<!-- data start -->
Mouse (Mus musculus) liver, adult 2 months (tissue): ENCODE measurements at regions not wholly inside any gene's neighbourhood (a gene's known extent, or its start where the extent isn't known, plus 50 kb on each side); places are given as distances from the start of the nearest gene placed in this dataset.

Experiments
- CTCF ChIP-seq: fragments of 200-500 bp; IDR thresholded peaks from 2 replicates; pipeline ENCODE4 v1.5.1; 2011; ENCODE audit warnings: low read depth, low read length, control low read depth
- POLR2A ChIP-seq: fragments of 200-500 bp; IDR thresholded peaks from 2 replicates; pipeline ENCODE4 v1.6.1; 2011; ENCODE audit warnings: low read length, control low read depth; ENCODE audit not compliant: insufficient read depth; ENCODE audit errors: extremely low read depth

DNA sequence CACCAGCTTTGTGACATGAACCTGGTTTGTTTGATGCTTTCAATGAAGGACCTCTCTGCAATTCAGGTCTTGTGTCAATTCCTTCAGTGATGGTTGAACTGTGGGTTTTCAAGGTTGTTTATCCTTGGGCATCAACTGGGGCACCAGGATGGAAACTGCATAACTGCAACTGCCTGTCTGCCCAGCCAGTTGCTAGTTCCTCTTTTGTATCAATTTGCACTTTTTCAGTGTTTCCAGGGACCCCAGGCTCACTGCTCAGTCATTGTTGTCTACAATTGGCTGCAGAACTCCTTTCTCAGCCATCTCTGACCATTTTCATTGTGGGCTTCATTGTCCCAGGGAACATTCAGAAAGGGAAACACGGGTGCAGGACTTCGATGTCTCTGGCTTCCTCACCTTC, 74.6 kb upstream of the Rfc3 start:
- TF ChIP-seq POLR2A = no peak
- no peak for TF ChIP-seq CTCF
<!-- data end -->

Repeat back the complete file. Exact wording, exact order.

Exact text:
Mouse (Mus musculus) liver, adult 2 months (tissue): ENCODE measurements at regions not wholly inside any gene's neighbourhood (a gene's known extent, or its start where the extent isn't known, plus 50 kb on each side); places are given as distances from the start of the nearest gene placed in this dataset.

Experiments
- CTCF ChIP-seq: fragments of 200-500 bp; IDR thresholded peaks from 2 replicates; pipeline ENCODE4 v1.5.1; 2011; ENCODE audit warnings: low read depth, low read length, control low read depth
- POLR2A ChIP-seq: fragments of 200-500 bp; IDR thresholded peaks from 2 replicates; pipeline ENCODE4 v1.6.1; 2011; ENCODE audit warnings: low read length, control low read depth; ENCODE audit not compliant: insufficient read depth; ENCODE audit errors: extremely low read depth

DNA sequence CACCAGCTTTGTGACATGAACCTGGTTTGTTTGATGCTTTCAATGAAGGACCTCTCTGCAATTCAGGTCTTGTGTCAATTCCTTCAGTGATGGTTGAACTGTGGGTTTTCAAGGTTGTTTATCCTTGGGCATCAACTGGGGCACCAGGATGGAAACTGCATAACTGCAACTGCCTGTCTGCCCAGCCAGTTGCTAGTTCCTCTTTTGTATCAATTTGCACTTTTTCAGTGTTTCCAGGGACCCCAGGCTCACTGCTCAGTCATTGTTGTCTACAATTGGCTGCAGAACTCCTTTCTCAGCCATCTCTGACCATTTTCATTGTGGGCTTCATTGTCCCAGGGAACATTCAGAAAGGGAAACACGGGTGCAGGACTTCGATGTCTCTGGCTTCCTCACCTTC, 74.6 kb upstream of the Rfc3 start:
- TF ChIP-seq POLR2A = no peak
- no peak for TF ChIP-seq CTCF